The accessibility of water, especially for drinking and agriculture, has been of great concern to underprivileged communities around the world. The demand for water around African countries is not just a major challenge for the beneficiaries but also on the duty bearers and researchers to investigate the potential of groundwater resources for consumption. This study brings to light the groundwater available in the study area and its feasibleness in supporting current irrigation water. However, groundwater is 15% of African renewable water resources, accounting for the total water in the aquifer (ACPC 2013). Several attempts have been made to estimate the quantity of groundwater available in storage around the world for different activities. Some of these studies have been conducted around China and some parts of Europe to determine the potential of groundwater irrigation (MacDonald & Davies 2000). However, investigation has been done into quantifying the storage of groundwater in some parts of Ghana and the study area. Research has proven that groundwater is one of the abundant water sources in this part of the world which has the tenacity of meeting agriculture, especially in irrigation. The quantity of groundwater within the area was computed as well as the extractable storage capacity; the essence of these computations was to quantify the amount of groundwater in storage as well the amount that can be extracted economically and legally for irrigation (Prosper et al. 2020). Also, this research assessed high performing boreholes to minimize the gap that may result in the computation to reflect the true potential of groundwater in the study area.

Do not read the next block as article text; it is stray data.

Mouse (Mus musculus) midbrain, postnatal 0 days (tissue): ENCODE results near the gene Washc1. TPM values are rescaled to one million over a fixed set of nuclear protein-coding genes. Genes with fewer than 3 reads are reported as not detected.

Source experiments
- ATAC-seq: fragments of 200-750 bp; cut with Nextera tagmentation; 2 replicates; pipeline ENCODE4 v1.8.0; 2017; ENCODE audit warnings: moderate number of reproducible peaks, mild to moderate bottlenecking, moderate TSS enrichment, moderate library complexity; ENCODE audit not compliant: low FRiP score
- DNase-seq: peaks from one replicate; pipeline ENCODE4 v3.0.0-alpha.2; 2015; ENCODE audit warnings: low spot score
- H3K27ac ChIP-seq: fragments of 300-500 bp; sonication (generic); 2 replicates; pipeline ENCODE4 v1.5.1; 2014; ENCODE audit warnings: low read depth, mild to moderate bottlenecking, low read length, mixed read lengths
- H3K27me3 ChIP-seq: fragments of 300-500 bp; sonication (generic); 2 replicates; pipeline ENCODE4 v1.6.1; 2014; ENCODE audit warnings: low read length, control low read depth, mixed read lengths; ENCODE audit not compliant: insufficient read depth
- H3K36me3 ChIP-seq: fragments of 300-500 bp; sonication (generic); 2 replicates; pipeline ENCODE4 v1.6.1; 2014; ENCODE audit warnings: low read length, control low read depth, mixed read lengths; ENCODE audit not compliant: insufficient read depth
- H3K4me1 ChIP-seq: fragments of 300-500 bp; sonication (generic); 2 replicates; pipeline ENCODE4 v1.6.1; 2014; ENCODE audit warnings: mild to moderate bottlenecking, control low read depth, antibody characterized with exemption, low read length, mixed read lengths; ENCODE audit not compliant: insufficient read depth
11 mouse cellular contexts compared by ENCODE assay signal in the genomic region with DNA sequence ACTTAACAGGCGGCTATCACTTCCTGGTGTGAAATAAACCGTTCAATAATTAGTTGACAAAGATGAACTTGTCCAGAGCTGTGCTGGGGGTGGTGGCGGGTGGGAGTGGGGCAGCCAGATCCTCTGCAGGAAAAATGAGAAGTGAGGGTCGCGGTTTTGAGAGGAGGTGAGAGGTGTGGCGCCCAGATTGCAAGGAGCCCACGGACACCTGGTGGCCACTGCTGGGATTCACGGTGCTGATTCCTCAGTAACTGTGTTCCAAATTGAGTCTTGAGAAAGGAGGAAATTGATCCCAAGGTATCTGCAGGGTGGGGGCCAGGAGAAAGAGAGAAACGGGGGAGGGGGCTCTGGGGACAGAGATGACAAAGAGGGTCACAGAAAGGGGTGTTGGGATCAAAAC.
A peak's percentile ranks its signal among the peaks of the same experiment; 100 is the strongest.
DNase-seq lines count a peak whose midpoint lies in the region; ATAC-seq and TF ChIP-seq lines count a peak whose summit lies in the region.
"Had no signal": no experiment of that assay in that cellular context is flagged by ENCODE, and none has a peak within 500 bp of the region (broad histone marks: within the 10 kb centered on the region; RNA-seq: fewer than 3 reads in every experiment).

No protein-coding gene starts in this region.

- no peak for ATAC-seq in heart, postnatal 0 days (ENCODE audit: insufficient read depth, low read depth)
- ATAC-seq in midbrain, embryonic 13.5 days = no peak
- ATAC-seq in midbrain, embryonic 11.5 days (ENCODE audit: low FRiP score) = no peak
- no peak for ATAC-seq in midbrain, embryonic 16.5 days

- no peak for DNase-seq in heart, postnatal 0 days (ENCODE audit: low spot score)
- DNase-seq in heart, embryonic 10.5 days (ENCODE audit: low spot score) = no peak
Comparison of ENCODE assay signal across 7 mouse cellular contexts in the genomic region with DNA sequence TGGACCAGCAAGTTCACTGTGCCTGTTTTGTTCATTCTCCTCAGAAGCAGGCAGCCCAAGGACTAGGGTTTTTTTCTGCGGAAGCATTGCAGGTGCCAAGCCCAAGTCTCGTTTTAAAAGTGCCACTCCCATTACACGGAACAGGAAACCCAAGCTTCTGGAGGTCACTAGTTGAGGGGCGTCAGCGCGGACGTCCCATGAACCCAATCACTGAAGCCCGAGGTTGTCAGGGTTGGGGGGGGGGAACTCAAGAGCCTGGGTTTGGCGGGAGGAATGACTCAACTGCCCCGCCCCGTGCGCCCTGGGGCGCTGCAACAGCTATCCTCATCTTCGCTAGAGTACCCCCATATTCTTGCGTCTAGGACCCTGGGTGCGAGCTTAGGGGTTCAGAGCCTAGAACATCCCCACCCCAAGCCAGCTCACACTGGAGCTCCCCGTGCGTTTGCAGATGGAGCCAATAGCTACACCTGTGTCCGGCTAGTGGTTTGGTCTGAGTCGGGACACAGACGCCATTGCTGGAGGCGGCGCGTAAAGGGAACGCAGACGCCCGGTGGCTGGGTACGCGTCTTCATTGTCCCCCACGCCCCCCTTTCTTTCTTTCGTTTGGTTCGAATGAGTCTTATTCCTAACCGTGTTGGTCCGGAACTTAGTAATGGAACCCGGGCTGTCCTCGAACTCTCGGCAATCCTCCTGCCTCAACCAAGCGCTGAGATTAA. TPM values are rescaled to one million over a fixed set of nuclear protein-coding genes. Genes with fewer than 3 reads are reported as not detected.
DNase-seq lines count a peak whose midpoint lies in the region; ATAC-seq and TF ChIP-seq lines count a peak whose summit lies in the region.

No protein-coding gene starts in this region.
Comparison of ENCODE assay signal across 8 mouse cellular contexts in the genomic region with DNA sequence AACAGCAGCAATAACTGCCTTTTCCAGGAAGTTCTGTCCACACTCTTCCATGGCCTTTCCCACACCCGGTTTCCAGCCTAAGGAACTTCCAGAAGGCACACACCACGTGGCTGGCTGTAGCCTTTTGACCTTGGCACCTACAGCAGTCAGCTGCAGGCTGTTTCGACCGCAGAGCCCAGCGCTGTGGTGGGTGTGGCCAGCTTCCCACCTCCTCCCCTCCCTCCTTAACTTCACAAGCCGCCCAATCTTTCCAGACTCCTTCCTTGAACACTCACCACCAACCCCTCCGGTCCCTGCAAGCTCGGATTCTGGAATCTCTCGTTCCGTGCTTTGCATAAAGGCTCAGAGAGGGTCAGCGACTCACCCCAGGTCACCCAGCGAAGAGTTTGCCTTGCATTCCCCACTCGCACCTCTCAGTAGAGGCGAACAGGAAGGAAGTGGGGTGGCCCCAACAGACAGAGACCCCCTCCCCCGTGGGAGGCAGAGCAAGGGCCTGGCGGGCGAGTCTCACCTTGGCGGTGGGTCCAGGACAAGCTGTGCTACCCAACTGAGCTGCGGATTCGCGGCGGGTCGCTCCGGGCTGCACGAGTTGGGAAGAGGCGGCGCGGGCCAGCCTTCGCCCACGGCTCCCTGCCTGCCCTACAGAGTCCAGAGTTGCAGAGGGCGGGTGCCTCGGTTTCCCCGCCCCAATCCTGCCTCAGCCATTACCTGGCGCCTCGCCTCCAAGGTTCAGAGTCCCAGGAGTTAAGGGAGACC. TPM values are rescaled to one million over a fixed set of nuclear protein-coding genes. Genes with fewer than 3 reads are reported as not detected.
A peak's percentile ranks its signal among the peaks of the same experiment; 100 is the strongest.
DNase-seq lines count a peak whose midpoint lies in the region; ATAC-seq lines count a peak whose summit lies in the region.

Table 3 shown computations of the average weathered depth and the depth of saturation from the boreholes drill logs study area. The area under study has a combined success of 95% which is more than the Sub-Sahara Africa success rate of 93% (Carter & Bevan 2008). The success rate of boreholes drilled is either in percentage or in a ratio. This is computed by dividing the number of successful boreholes by the total number of boreholes drilled or finding the percentage of successful boreholes drilled. The saturated depth involves two quantities; first is the depth of weathered formation from ground level and second is the depth to water strike. The difference between these two quantities of depth is the saturation depth. This study estimated the total groundwater storage and the extractable storage in the basin complex. The essence of storage and extractable storage is to ensure that the groundwater available is drawn economically and legally to supplement future irrigation without harming the aquifer (Zango et al. 2014; Prosper et al. 2020). Aside from the availability of groundwater, the quality likewise is of immense importance and should be analyzed in a recognized laboratory before using it for any agricultural-related activities. Equation (3a) and (3b) were used to compute the storage capacity (Schoeller 1967).